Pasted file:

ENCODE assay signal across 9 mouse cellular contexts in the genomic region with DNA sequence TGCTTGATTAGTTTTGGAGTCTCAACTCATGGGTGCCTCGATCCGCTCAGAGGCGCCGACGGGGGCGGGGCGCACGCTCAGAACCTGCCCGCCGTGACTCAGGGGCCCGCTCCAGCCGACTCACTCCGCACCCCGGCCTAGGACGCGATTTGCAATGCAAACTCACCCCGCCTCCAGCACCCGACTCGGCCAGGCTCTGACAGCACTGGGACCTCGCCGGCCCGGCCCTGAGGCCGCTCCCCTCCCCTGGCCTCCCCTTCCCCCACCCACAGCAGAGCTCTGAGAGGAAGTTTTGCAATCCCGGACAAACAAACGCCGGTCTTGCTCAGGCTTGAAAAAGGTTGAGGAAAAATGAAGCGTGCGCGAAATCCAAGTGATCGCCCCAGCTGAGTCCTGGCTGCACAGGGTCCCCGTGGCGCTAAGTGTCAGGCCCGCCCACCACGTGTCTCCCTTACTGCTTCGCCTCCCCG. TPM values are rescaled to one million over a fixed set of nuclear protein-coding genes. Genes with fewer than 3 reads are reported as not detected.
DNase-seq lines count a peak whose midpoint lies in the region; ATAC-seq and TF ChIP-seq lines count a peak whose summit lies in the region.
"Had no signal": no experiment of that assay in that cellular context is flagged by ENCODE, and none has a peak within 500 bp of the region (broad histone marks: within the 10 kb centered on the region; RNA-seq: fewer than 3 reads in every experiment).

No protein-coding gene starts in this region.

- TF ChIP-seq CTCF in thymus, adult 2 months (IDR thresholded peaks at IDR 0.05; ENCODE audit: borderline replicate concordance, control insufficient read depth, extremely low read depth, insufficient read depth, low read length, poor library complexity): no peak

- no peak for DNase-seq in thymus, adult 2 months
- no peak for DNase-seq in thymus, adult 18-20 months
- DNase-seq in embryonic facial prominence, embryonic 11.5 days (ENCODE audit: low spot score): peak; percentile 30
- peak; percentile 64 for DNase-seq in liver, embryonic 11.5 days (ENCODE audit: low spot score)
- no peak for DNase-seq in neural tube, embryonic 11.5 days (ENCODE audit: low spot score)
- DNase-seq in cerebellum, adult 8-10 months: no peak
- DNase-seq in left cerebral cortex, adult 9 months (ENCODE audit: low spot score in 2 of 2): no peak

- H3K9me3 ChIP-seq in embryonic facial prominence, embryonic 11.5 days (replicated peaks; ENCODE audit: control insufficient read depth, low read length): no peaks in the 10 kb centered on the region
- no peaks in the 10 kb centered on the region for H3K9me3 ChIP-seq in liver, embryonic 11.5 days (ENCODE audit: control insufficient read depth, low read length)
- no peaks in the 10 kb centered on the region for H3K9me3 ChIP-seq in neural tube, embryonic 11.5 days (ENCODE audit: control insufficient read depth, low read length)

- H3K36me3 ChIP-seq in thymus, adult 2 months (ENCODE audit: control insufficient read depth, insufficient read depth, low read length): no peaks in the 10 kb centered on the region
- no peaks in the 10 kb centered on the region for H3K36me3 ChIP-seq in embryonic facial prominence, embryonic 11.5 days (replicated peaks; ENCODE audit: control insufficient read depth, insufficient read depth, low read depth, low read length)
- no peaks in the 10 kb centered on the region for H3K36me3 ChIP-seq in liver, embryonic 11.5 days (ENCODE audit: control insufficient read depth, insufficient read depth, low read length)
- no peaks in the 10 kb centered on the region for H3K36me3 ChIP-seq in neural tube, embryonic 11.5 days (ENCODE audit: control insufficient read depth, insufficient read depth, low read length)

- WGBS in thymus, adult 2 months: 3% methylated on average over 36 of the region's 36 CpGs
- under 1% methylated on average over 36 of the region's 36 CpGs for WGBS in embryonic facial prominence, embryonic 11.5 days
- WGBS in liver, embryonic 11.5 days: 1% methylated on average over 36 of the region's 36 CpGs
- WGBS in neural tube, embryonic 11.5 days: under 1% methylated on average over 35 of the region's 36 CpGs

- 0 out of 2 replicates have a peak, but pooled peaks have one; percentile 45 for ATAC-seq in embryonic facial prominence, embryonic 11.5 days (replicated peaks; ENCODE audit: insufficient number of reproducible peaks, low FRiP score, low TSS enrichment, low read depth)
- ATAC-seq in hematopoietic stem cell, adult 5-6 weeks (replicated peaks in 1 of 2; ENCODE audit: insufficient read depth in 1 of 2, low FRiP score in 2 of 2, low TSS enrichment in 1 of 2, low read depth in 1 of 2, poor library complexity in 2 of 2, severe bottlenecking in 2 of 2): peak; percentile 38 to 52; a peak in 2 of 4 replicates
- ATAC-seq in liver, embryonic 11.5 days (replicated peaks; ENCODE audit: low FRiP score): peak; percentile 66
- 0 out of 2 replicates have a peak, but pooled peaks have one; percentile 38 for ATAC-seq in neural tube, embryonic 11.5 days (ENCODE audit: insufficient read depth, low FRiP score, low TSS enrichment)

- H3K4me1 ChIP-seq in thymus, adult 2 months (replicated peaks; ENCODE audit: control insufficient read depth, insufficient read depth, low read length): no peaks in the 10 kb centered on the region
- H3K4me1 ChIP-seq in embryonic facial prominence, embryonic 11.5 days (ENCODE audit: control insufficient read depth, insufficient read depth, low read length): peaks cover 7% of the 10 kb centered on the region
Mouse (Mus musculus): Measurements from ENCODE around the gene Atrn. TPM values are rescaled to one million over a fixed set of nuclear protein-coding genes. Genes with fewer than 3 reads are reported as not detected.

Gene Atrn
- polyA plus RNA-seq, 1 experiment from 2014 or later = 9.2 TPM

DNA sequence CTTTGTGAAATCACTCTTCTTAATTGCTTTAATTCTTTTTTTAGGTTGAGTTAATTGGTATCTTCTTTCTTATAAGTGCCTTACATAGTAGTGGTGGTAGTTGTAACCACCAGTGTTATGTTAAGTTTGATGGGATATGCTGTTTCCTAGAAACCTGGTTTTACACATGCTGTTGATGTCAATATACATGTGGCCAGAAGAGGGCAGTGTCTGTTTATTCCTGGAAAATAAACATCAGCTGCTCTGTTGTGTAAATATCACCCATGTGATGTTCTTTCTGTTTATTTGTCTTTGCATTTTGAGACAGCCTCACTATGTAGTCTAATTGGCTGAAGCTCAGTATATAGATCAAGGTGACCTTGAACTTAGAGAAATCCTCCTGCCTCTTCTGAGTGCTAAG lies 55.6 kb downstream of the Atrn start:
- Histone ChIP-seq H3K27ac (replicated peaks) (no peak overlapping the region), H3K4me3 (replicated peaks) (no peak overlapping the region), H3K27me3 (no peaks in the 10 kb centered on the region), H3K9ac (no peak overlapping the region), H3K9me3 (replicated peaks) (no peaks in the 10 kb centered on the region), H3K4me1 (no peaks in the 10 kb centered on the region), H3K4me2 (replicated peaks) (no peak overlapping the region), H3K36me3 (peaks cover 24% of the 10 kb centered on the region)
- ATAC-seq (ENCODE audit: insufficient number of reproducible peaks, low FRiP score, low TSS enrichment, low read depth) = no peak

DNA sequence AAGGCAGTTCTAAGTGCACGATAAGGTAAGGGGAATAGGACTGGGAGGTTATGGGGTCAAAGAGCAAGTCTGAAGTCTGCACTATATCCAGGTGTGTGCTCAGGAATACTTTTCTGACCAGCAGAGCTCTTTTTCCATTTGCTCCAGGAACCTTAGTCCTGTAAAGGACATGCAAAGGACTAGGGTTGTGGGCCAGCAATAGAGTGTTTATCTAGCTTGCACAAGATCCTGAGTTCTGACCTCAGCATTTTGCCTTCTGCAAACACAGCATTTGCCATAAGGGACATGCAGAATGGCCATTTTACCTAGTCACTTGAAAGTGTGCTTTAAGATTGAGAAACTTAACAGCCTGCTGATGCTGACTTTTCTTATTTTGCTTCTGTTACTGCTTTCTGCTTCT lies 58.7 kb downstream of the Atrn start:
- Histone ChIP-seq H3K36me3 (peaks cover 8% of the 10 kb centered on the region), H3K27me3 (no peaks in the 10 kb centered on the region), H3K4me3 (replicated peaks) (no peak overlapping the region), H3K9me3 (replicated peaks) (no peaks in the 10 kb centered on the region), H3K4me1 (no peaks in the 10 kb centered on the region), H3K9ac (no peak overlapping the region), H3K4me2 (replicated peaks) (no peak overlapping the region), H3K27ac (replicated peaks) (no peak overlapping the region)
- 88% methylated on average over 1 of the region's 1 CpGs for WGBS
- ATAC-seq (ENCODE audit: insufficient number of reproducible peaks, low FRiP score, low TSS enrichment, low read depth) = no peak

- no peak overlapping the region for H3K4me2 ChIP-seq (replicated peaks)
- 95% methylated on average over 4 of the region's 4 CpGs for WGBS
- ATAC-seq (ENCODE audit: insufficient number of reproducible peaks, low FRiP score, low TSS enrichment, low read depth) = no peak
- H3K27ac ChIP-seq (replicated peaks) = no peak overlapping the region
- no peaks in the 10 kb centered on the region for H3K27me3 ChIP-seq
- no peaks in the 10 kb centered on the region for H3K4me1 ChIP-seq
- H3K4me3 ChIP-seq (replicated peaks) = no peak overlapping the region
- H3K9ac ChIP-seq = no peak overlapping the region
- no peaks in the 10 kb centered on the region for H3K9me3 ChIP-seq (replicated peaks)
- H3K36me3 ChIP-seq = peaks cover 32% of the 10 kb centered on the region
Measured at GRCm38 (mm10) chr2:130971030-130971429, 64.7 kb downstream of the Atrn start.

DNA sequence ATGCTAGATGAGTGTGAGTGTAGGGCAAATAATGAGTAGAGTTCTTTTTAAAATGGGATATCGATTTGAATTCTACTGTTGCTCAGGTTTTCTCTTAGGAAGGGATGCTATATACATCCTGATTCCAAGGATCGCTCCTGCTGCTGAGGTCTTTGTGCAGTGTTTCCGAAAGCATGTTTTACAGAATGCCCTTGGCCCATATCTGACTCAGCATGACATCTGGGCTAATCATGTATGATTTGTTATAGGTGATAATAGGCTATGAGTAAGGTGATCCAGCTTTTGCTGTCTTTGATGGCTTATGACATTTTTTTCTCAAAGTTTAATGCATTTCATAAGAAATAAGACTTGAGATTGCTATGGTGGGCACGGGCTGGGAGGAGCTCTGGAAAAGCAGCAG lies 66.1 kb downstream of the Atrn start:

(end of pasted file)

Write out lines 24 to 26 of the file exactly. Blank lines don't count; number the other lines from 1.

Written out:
- 0 out of 2 replicates have a peak, but pooled peaks have one; percentile 45 for ATAC-seq in embryonic facial prominence, embryonic 11.5 days (replicated peaks; ENCODE audit: insufficient number of reproducible peaks, low FRiP score, low TSS enrichment, low read depth)
- ATAC-seq in hematopoietic stem cell, adult 5-6 weeks (replicated peaks in 1 of 2; ENCODE audit: insufficient read depth in 1 of 2, low FRiP score in 2 of 2, low TSS enrichment in 1 of 2, low read depth in 1 of 2, poor library complexity in 2 of 2, severe bottlenecking in 2 of 2): peak; percentile 38 to 52; a peak in 2 of 4 replicates
- ATAC-seq in liver, embryonic 11.5 days (replicated peaks; ENCODE audit: low FRiP score): peak; percentile 66